Everything That Breathes


Today’s readings (click below to open in new tab/window):
Psalms 103; 150, Joshua 1:1-18, Acts 21:3-15,Mark 1:21-27

Praise and worship are essential to our relationship with God. Psalm 150 exemplifies praise for its own sake – not because of what God has done for us, but simply because God is worthy of praise.

What do people value in a worship service? A majority of respondents to one survey claimed how it “made them feel” was most important. A close second was liking the musical style. Interesting results, considering the focus of our worship is supposed to be God, not ourselves and our preferences. It can be easy to confuse closeness to God with good feelings. Services crossing the line into entertainment (or even group therapy) facilitate such confusion. Emotions heightened through catchy music and enthusiastic crowds are a spiritual hit that fade quickly. Focus on God, rather than on how the experience makes us feel, provides a deeper connection.

Since worship services are often built around the attitudes and demands of the congregation, what is our responsibility? Well, we can set our hearts on God, regardless of whether a particular song choice “speaks to us” or drums up the warm fuzzies. We can set our minds on what we bring to worship, rather than what we take away. Many people stop attending services during times of personal crisis. Could this be because we associate worship with only good feelings, and feel pressure to put on a happy face? We can turn to many psalms as examples of praising through pain.

“Hold on,” we might say, “isn’t my church supposed to fulfill me in some way?” That’s an awful lot to expect from one hour-long service. We are more likely to find fulfillment through participation in the life of a church community. We often let feelings dictate our actions, though actions powerfully influence our feelings. Sharing community actions of justice, love and mercy is a natural extension of Sunday worship – a chance to open ourselves up to God working in our lives, and the lives of others. We don’t develop our spiritual muscles when the church hands us lightweight sentiment, but when we engage in genuine praise and worship and do the rest of the heavy lifting ourselves.

Comfort: Our faith is stronger than our feelings.

Challenge: At the next worship service you attend, be intentional in singing songs to God, and not just about God.

Prayer: Lord of Heaven and Earth, I praise you as creator of all. Amen.

Discussion: It’s entirely possible for a worship experience to be both emotionally moving and focused on God. Have you ever experienced a service or church that strikes this balance well?

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Praise the Lord!


Today’s readings (click below to open in new tab/window):
Psalms 93; 150, Exodus 28:1-4, 30-38, 1 John 2:18-29, Mark 6:30-44

Our relationship with God, like any relationship, can grow complicated and cluttered. Once in a while it is good to lay aside prayer requests, theology, and Bible study and focus on simple praise. Even prayers of thanks draw focus back to our own needs. We need to praise God for nothing other than being God. Such praise reminds us why we love God to begin with, and helps us settle firmly back into the foundations of our relationship.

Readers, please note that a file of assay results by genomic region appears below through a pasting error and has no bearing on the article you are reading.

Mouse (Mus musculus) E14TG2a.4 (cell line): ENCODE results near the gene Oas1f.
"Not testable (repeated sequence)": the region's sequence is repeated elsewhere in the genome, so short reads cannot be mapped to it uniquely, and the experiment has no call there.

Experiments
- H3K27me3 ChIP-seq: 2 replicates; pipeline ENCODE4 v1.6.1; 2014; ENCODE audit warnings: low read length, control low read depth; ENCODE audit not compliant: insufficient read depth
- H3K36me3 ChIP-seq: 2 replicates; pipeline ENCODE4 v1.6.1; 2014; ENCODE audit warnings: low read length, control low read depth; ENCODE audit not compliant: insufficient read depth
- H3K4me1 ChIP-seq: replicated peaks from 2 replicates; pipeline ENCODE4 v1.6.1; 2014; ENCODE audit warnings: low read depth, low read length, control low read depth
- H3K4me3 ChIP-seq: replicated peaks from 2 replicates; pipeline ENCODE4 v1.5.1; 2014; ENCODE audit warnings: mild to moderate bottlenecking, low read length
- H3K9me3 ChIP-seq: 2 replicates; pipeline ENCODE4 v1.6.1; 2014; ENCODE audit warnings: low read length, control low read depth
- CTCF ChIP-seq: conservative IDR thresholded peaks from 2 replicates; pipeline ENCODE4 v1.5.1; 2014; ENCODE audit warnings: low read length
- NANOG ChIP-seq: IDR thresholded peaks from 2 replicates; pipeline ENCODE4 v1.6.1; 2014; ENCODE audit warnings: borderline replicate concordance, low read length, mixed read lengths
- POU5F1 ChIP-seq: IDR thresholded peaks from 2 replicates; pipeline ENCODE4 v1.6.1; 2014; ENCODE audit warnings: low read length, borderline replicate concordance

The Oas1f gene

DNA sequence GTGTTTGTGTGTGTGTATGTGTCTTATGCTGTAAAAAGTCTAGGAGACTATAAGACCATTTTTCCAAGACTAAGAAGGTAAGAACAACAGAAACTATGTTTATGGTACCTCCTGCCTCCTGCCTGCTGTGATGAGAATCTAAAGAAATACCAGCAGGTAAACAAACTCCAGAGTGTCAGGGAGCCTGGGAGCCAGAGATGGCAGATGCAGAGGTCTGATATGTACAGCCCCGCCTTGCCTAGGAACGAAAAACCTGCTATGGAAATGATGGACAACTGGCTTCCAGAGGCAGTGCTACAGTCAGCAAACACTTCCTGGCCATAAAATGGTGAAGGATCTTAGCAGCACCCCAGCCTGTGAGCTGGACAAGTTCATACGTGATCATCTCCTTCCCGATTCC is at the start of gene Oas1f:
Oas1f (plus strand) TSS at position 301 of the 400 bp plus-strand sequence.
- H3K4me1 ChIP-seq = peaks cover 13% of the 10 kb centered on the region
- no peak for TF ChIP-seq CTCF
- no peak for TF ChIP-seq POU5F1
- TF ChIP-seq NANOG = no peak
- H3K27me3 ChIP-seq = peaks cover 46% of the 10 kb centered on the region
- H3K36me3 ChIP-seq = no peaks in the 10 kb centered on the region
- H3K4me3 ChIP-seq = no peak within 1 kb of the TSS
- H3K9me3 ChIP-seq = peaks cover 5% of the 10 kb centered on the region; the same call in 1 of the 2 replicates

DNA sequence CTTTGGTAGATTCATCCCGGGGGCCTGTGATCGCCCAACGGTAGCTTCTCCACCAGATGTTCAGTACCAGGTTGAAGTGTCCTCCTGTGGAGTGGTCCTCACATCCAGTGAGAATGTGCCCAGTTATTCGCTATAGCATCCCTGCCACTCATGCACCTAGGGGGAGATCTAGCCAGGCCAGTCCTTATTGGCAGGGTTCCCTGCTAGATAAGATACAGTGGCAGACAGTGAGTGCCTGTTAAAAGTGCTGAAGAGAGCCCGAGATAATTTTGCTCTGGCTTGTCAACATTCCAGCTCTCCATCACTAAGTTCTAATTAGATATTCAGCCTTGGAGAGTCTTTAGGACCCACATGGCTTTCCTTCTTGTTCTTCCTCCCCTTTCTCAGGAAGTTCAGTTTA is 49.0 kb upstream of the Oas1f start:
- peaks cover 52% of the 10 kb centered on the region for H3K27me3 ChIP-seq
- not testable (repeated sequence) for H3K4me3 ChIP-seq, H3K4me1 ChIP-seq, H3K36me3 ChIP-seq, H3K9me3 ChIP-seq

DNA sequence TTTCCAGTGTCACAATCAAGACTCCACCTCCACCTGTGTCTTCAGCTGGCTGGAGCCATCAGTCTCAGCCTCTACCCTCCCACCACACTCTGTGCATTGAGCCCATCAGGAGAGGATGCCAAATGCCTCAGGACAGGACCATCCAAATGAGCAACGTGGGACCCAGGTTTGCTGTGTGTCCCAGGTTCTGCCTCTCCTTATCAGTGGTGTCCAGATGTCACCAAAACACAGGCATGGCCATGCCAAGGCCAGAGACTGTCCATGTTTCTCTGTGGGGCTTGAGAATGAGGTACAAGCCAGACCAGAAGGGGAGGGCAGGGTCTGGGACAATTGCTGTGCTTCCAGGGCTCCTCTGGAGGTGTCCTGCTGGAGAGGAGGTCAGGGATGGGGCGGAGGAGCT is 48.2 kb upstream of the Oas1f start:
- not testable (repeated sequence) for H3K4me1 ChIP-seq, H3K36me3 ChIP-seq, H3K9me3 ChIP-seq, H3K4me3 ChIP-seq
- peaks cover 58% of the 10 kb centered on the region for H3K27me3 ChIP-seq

If we can get to church and are inclined to do so, corporate praise and worship can move us even further outside ourselves. The atmosphere and music can kick-start the praise experience in a way we may not be able to accomplish alone. While we are just as close to God while at work or in front of the television, a good praise service can help us feel that closeness in more intense ways, and maybe help reset our attitude for the week.

If we don’t attend church, other resources are available. We can find praise music in almost any style we like. Actually sing – it’s the difference between praising and listening to someone else do it. If singing is not our thing, or if we want a more varied experience, the Psalms are rich with words of praise. Today’s selected Psalms are great examples (particularly 150 and 117). Becoming familiar with the Psalms is a great way to learn resources not just for praise, but for any type of prayer – the Psalms walk us through all conditions of life. If you aren’t yet familiar with the Psalms, the last five (146-150) are almost pure praise. They were written to be sung, so at least read them boldly aloud. Proclaim them!

If none of these suggestions meet your needs, find a manner of praise that works for you. Dance. Raise your hands and bow your head. Shout “Hallelujah”! The important thing to keep in mind is that the experience should be outwardly focused toward God and the glory of what God is and does. Praise plants us firmly, rights our perspective, and refreshes our souls.

Comfort: Praise is something you can do any time, any place.

Challenge: Is your praise time focused on who God is, or what God has done for you? The difference is subtle, but important.

Prayer: Lord of all Creation, I praise and bless your name. Your steadfast love endures forever. Amen!

Discussion: What is your favorite form of praise?

Evening Psalms: 136, 117

Join the discussion! If you enjoyed this post, feel free to join an extended discussion as part of the C+C Facebook group. You’ll be notified of new posts through FB, and have the opportunity to share your thoughts with some lovely people.

Joyful Joyful!

After a post about suffering and celebration, I really wanted to re-visit one of my all-time favorite interpretations of a classic piece. If you want to see some 90’s fashions, or really young versions of Lauryn Hill and Jennifer Love Hewitt, or just a truly joyful celebration of the Lord, this is for you!